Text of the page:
July 26, 2018


The Ugly Five. By Julia Donaldson. Illustrated by Axel Scheffler. Scholastic. $17.99.

Sea Creatures. By Seymour Simon. Harper. $17.99.

     The human conception of beauty certainly gets in the way of our understanding and appreciation of animals – some animals, anyway. We impose our human-centric notion of what is attractive on creatures that have evolved in ways very different from ours and that live very different lives – and we then recoil from those creatures’ “ugliness” instead of appreciating how well-adapted they are to their own particular way of life. Julia Donaldson strikes a blow for these under-appreciated animals in a singularly delightful picture book based on her own experiences during an African safari. The Ugly Five is about creatures that are decidedly not beautiful in the eye of the beholder, if that beholder is a human being, and decidedly not the ones that people journey to Africa to see: the warthog, spotted hyena, lappet-faced vulture, wildebeest and marabou stork. Donaldson – abetted by Axel Scheffler illustrations that suitably emphasize the creatures’ ugliness from the human viewpoint – introduces the animals one at a time and has them parade along through the entire book, celebrating their supposed repulsiveness. The rollicking rhymes make the animals’ (and readers’) journey fun: “But here’s someone uglier even than me!/ Who can this strange-looking specimen be?” And the animals make no attempt to play down their appearance, as when Donaldson has the vulture remark, “I have flaps on my face that are wrinkled and pink,/ My beak is gigantic and, what’s more, I stink./ At mealtimes my habits are really quite vile:/ I much prefer food that’s been dead for a while.” How can young readers not find something attractive in this parade of unappealing-to-humans critters, especially when Donaldson and Scheffler literally turn it into a parade, with each animal joining the previous ones until all five are marching along together? What then makes the book so successful in bridging the ugliness gap (so to speak) is that The Ugly Five eventually come to an area filled with babies of their species – young ones that accept and love the full-grown creatures and do not find them ugly at all. And these small creatures thoroughly appreciate their parents: “You clean us and preen us and pick out the nits,/ And we want you to know that we love you to bits.” And young human readers of The Ugly Five will be quite able to relate to those sentiments, even if they do not end up deciding that these five African denizens are truly attractive. Donaldson and Scheffler add a pleasant postscript, too, with notes on and pictures of various creatures potentially seen on safari, including not only the “ugly five” but also the “big five” (lion, leopard, rhinoceros, buffalo, elephant – the animals that people on safari always want to see); the “little five” (buffalo weaver, leopard tortoise, ant lion, rhinoceros beetle, elephant shrew – with names similar to those of the “big five” but very different appearances and ways of living); and the “shy five” (aardvark, porcupine, aardwolf, meerkat and bat-eared fox – nocturnal and rarely seen creatures). The Ugly Five may not lead kids or their parents to redefine “ugly,” but it can certainly lead readers to understand that ugliness by human standards has nothing essential to do with the beautiful adaptation of animals to their environment.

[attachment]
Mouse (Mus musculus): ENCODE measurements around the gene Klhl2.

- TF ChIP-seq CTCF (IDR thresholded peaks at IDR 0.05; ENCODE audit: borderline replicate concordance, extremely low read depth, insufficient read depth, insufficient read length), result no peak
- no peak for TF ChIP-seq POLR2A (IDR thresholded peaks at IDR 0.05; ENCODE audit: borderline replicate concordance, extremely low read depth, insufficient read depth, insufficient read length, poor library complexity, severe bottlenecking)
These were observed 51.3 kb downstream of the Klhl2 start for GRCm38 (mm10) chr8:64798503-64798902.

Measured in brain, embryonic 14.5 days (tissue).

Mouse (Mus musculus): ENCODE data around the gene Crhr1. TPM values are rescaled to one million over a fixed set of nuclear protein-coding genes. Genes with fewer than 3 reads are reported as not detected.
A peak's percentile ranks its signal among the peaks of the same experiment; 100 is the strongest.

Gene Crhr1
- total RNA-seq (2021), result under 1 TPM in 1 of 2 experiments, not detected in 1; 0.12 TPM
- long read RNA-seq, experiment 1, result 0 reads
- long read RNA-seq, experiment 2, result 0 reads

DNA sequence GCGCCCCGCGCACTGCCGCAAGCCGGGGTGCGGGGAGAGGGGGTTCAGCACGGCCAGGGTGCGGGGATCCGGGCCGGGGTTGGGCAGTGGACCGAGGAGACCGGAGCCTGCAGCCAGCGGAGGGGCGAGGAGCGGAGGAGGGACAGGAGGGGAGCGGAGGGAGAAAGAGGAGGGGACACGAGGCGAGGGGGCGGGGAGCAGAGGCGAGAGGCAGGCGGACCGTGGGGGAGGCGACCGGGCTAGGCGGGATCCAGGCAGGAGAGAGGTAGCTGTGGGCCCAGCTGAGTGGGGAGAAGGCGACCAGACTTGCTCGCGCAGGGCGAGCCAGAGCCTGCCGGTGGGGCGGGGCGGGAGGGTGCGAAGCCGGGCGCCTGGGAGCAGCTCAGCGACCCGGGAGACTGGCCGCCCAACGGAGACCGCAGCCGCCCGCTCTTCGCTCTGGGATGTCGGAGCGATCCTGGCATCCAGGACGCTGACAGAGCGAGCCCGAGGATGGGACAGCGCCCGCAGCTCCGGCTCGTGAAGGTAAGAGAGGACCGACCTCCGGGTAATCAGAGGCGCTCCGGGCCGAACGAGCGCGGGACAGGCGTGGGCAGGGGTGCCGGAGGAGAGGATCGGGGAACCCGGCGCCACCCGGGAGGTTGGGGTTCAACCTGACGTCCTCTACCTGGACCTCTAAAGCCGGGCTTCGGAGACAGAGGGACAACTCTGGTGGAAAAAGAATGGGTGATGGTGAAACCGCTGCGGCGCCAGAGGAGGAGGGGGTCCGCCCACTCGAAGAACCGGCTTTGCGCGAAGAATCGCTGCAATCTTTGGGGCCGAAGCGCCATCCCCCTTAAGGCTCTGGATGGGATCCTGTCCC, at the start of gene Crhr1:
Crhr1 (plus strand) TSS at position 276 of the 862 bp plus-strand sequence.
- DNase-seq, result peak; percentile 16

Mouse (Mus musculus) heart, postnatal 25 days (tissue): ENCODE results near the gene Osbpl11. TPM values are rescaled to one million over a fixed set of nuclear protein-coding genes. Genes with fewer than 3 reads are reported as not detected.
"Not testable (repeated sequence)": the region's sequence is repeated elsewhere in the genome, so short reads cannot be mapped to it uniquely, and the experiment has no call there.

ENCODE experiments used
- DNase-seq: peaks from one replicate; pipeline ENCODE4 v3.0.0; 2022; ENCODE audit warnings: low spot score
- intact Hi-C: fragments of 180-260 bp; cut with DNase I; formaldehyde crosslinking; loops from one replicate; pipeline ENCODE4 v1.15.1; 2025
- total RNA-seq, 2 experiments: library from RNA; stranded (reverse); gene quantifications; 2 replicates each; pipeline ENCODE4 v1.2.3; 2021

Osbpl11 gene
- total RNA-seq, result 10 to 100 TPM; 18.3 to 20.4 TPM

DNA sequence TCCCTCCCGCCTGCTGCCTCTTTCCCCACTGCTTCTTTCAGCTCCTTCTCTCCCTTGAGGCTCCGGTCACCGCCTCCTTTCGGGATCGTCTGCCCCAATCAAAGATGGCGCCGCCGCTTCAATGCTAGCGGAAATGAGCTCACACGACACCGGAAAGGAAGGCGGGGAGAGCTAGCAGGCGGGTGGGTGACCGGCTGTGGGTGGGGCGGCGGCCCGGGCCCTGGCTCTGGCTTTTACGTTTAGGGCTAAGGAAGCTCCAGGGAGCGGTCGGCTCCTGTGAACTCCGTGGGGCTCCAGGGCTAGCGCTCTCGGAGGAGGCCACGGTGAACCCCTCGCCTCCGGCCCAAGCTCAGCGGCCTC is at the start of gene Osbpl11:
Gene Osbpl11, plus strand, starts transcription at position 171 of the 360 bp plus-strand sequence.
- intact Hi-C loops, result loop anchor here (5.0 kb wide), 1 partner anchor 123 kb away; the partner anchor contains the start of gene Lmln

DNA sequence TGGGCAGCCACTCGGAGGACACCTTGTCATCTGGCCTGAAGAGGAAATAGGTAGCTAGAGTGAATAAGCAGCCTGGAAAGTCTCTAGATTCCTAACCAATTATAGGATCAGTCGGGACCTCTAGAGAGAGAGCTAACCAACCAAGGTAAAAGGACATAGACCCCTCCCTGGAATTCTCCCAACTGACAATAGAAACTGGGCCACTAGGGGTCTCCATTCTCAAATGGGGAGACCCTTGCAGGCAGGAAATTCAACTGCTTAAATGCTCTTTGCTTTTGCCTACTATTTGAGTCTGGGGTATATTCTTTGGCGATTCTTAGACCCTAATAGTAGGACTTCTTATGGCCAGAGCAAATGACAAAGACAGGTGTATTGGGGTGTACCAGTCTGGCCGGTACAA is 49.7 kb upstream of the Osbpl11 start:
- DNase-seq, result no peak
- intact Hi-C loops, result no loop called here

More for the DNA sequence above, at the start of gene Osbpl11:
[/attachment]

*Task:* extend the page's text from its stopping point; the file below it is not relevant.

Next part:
And speaking of ugliness, there is plenty of it – and plenty of weirdness, too – to be found in Seymour Simon’s Sea Creatures. Simon, however, does not use the word “ugly” (or, for that matter, the word “weird”) when discussing any of the ocean dwellers described in his usual matter-of-fact text and shown in the usual high-quality photos that bedeck all his science-for-young-people books. By human standards, there is certainly beauty to be seen here, as in the photo of a sea anemone with tentacles extended; and there is peculiarity, as in a picture of an Atlantic bay scallop that clearly shows the scallop’s tiny blue eyes (up to 40 of them) ringing its shell; and there is grotesquerie, of course by human standards, in the photo of the frogfish, which has blending-in colors and bits of plantlike skin sticking out all over its body, the better to conceal it in the sargassum weeds where it lives. Real ugliness, though, shows up in the photos of deep-sea creatures such as the huge-eyed, frowning-faced lantern fish; the gigantic-toothed (for its size) fangtooth fish; and the distinctly pillbug-like giant isopod. But Simon, always a careful guide to science and nature, simply describes these fish as “strange,” which they are – by the standards of land-dwellers such as human beings. As usual in his books, Simon gives an overview of his topic and then goes into a variety of specific elements of it. In Sea Creatures, that means first discussing the sea itself and the many different ecological niches to be found in it (for instance, the upper waters, where sunlight is a significant factor, and the lower ones, into which light never comes). Then Simon discusses some of the vast variety of sea life; how the various creatures live, feed and reproduce; and how the food web of the waters incorporates everything from microscopic single-celled diatoms to apex predators such as the great white shark. The ways sea animals hunt, the ways they avoid being hunted, the ways some of them enter into mutually beneficial partnerships (symbiosis) while others tag along with but do not help their hosts, and the many different ways in which sea animals have adapted to their particular living areas and their particular ways of life are all mentioned – in brief, of course, but with enough accuracy and sufficiently intriguing facts to tempt young readers to go beyond this introductory book and get more information elsewhere (Simon suggests a couple of places to do just that). It may be impossible to prevent humans from looking at some of the life in Sea Creatures without thinking of the adjective “ugly,” but hopefully Simon’s easy-to-follow explanations and discussions will at least lead to the addition of another adjective: “fascinating.”